The second picture round, on cartoons from Vanity Fair, went to Magdalen after the starter was dropped, and Pembroke rather harshly lost five for interrupting incorrectly just as Paxo was finishing the question. The Oxford side now led by 145-110. Pembroke took the next starter, but no bonuses went with it. The next starter was dropped, and, again, Pembroke lost five for interrupting on the final word of the question. The next starter went to Magdalen, but just the one bonus followed.

Now, though, the Oxonians began a late sprint, and began to pull away on the buzzer, and the bonuses began to fall for them. Pembroke couldn't break back through, only managing to lose five on a slip-up. At the gong, Magdalen won by 220-110.

A match that was a lot closer than that final score would have you believe. Well done Magdalen on a good first showing, and best of luck next time. Bad luck Pembroke, who, as Paxo said, were better than their final total suggests, and would probably have won against some of the winning teams we've seen this series, but well done to them anyway on a respectable effort.

Hugh Binnie was the night's best buzzer, getting six starters, while Tom McGee was narrowly Pembroke's best with four. On the bonuses, Magdalen converted a respectable 21 out of 36 (with one penalty), and Pembroke an also respectable 12 out of 21 (with four penalties, two of them rather harsh).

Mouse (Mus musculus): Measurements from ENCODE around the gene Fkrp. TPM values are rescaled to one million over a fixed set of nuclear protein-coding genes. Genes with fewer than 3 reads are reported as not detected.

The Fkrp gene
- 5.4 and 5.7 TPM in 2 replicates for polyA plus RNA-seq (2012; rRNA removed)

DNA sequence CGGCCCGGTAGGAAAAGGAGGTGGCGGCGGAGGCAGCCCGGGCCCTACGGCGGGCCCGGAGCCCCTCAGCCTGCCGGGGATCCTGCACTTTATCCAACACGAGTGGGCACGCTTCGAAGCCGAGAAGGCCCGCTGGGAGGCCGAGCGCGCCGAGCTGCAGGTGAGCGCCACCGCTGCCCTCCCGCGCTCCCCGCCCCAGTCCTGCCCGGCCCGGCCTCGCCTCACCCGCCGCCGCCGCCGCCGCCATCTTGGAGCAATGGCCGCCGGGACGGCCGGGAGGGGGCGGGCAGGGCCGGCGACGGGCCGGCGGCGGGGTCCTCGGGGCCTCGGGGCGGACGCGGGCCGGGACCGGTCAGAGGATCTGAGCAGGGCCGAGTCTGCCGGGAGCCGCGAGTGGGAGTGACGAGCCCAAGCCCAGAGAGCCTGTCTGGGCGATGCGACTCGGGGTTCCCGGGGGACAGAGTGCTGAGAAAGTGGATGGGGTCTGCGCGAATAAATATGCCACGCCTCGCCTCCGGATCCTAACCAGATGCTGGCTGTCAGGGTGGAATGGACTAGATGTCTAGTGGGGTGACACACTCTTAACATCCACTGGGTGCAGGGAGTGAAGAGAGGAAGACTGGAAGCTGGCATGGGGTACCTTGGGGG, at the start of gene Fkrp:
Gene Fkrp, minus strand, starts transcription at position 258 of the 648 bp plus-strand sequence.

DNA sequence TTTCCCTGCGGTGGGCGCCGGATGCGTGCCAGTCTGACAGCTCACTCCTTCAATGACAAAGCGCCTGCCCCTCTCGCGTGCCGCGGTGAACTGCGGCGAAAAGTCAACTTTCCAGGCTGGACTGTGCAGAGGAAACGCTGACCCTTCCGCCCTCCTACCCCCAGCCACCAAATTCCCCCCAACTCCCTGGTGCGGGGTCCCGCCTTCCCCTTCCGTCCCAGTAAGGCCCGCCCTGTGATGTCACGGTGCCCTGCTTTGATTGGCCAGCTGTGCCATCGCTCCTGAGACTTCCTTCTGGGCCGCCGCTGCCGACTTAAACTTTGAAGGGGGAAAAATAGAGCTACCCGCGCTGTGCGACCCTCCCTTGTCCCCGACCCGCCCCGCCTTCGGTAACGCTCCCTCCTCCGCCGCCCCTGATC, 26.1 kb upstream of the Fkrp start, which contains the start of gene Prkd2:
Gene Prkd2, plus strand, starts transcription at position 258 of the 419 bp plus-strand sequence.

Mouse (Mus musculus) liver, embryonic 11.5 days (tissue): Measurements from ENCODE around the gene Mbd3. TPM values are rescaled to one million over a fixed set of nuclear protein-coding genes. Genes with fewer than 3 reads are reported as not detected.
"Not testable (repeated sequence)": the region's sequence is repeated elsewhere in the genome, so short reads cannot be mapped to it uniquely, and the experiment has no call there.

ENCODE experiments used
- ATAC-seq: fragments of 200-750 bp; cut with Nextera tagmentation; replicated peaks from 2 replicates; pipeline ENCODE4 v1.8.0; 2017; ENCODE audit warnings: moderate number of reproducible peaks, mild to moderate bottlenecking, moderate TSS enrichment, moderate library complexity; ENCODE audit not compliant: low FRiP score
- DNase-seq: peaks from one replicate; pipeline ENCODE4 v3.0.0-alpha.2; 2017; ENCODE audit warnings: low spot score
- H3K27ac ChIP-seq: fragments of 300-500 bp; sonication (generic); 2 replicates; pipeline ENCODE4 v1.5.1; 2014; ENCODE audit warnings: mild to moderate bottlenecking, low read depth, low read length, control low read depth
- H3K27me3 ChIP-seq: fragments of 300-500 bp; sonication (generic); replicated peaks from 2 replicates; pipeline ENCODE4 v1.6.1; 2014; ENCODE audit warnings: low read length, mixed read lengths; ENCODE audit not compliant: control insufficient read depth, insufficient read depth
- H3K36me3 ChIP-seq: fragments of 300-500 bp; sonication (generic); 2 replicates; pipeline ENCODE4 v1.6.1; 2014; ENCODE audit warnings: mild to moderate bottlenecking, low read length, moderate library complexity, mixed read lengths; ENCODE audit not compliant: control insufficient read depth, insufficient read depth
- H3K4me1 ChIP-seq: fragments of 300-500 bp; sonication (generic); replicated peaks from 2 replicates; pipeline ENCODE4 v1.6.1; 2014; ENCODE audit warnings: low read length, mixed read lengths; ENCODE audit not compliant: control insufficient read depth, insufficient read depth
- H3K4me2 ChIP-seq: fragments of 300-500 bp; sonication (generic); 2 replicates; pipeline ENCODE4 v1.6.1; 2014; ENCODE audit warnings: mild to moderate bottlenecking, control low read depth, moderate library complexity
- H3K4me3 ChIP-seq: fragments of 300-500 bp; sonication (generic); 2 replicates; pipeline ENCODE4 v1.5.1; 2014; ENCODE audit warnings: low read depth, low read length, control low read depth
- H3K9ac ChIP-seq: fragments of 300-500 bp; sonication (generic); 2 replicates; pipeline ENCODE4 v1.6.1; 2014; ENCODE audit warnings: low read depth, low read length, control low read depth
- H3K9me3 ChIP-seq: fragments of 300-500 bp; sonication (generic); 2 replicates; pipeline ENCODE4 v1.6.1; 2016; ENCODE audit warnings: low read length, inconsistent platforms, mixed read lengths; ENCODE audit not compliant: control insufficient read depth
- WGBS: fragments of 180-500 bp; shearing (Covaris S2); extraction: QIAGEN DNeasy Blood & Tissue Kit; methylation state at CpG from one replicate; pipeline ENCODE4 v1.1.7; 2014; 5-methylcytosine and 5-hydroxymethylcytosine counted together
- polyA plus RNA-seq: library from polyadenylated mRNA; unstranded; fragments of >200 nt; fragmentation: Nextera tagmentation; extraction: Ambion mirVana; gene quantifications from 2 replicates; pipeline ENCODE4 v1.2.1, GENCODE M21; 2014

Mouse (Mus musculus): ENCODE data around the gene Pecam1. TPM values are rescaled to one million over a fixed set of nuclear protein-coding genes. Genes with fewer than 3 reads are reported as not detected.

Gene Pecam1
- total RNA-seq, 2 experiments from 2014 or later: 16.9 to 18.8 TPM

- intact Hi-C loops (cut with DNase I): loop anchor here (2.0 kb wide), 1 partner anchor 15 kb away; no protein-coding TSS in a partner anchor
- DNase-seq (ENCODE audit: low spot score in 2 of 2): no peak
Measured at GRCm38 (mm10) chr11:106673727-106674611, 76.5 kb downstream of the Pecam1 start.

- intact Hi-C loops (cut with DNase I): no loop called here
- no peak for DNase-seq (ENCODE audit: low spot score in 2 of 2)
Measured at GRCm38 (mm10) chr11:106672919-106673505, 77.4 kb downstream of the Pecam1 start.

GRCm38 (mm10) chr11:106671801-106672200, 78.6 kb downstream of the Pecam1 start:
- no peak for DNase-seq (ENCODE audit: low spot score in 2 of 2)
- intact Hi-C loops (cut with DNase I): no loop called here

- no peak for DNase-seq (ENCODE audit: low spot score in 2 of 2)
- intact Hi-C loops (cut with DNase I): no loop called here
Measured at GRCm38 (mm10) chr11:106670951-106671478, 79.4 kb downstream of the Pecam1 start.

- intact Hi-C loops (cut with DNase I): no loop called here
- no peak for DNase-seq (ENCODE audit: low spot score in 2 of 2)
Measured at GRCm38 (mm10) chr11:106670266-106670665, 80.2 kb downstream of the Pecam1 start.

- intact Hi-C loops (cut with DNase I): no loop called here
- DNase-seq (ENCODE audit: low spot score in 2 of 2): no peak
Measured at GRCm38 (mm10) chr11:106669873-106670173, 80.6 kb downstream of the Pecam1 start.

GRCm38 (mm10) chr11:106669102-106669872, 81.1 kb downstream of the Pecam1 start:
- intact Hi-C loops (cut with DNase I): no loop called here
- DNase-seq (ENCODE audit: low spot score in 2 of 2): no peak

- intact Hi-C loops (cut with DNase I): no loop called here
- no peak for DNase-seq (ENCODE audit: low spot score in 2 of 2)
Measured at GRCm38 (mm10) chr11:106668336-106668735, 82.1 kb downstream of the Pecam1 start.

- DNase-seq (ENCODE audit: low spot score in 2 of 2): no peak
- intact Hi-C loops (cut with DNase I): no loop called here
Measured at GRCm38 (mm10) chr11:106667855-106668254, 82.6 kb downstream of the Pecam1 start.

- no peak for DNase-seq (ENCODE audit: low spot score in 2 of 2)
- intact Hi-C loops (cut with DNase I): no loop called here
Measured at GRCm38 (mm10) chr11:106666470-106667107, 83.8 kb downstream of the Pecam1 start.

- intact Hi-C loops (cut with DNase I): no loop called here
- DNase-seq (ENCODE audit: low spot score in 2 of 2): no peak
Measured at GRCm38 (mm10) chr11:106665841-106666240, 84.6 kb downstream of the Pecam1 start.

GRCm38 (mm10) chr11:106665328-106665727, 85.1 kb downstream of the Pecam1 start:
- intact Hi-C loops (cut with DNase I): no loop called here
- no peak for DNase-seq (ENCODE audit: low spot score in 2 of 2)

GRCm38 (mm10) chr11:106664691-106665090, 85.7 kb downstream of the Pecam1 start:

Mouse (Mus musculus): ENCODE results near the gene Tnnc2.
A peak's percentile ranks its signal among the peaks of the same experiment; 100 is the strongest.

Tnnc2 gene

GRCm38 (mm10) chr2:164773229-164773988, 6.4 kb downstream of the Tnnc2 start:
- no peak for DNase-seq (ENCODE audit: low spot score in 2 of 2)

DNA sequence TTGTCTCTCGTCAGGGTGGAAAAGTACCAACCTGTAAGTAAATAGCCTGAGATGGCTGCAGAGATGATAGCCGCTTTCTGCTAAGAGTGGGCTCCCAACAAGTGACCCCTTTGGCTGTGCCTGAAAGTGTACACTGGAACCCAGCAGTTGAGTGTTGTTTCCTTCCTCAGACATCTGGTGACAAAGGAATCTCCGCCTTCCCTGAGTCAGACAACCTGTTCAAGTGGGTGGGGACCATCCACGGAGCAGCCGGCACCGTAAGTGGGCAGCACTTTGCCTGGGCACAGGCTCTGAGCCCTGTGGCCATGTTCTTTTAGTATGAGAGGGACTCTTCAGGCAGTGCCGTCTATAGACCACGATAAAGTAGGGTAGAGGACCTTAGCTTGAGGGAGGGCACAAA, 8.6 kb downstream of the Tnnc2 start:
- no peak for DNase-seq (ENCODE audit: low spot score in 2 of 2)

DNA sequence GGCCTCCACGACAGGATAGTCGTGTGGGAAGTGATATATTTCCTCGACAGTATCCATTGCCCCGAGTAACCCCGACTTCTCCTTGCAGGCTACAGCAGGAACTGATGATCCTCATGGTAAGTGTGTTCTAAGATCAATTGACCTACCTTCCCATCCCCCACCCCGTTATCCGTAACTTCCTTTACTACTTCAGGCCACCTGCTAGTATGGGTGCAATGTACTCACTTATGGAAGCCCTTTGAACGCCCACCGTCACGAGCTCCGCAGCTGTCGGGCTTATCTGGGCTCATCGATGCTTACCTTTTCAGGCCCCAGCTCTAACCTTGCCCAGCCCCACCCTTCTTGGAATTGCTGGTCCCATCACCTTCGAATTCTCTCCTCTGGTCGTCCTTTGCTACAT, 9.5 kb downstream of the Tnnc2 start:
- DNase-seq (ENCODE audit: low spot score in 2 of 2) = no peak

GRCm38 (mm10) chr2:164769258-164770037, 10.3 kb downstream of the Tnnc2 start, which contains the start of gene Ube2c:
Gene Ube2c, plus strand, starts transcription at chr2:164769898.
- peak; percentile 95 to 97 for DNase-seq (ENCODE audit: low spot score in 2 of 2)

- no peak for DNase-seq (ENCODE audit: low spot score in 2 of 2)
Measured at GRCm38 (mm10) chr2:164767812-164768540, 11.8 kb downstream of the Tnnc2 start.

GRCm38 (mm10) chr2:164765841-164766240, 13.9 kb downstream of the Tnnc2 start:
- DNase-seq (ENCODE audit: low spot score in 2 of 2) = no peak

So, the four repechage teams are: Open (190), Manchester (160), Sussex (150) and either Exeter or L.S.E. (140). Paxo didn't say which, so we shall have to wait and see who turns up.

No word on who's playing in the first play-off next week, but my guess is it'll be Open and whichever of the two 140 teams, followed by Manchester vs Sussex the week after.

I will, of course, be publishing a review of the first round and look forward to the next stage later this week.

Only Connect reached the end of its first phase tonight; next week, we shall start seeing teams again there as well.

Monday, 13 October 2014

University Challenge 2014-15: Round 1: Match 13: Corpus Christi vs York

Evening all, as I seem to be starting my reviews with every week. Only two more first round matches to go; for tonight's losers, a score of 145 or 150 would put them on the repechage board, while 155 or more would mean a definite return. As would winning, of course.

Corpus Christi College Cambridge was founded in 1352 with the aim of training new priests to replace those who died during the Black Death. Alumni include Christopher Marlowe and Hugh Bonneville. It hasn't been seen on UC since losing a low scoing first round match back in 2003-04, but their Oxford namesakes have been champs twice since then, even if they were disqualified one of those times. Hoping to do as well as them tonight were: